Atomoxetine in patients with ADHD: A clinical and pharmacological review of the onset, trajectory, duration of response and implications for patients

J Psychopharmacol. 2015 Dec;29(12):1221-30. doi: 10.1177/0269881115602489. Epub 2015 Sep 8.


This article reviews data providing new insight into the trajectory of response and maintenance of response of atomoxetine in the treatment of child and adult attention-deficit hyperactivity disorder (ADHD). This nonsystematic review includes: onset of action and duration of effect, response rate, effect size, time to optimal response and norepinephrine transporter blockade biomarker data. Atomoxetine can have an onset of action within 1-2 weeks of starting treatment, but there is an incrementally increasing response for up to 24 weeks or longer. Responder rates and effect sizes are similar to methylphenidate. Upon treatment discontinuation, relapse rates are lower than expected. In adults, 50% maintain their response for at least 6 months after stopping atomoxetine, following 6 months of treatment. Single-dose atomoxetine can provide 24-hour efficacy, despite a 5-hour plasma half-life. Hypotheses can be generated relating to neuroadaptive changes, to explain these findings. Atomoxetine has a trajectory of response that is incremental over a long period of time, with a greater than expected maintenance of response. This has implications for physician atomoxetine dosing and efficacy assessment, patient education and outcomes, and for clinical trial design and assessment of comparative efficacy with stimulant medications.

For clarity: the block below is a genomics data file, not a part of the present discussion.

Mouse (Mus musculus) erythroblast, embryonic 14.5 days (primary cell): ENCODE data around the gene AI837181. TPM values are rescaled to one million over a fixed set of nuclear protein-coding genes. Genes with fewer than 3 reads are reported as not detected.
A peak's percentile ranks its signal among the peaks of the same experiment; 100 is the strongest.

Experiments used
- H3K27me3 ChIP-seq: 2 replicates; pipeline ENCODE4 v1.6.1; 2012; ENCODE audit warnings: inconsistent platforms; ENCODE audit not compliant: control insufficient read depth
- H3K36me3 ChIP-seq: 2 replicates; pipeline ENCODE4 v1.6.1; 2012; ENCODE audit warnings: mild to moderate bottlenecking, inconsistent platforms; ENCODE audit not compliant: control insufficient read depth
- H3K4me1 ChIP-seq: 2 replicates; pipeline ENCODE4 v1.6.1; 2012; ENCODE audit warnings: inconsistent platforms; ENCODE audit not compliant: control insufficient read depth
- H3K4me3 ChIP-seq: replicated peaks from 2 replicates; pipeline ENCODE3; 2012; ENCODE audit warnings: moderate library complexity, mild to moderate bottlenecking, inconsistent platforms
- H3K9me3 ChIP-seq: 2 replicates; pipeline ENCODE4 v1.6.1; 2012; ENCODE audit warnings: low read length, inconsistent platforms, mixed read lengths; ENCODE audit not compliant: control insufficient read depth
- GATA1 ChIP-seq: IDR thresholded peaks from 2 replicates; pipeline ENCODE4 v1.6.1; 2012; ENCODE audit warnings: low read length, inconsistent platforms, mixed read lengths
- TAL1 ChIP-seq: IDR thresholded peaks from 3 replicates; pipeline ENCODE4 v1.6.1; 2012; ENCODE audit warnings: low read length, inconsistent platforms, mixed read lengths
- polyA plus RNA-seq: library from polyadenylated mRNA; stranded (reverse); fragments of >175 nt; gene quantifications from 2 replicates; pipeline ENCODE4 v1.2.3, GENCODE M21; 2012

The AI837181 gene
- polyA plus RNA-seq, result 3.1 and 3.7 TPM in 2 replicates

Keywords: Atomoxetine; attention-deficit hyperactivity disorder; clinical outcome; efficacy; maintenance; norepinephrine transporter blockade; pharmacology; responder rate; response; review.

Publication types

  • Review

MeSH terms

  • Adrenergic Uptake Inhibitors / pharmacology*
  • Adrenergic Uptake Inhibitors / therapeutic use*
  • Animals
  • Atomoxetine Hydrochloride / pharmacology*
  • Atomoxetine Hydrochloride / therapeutic use*
  • Attention Deficit Disorder with Hyperactivity / drug therapy*
  • Half-Life
  • Humans


  • Adrenergic Uptake Inhibitors
  • Atomoxetine Hydrochloride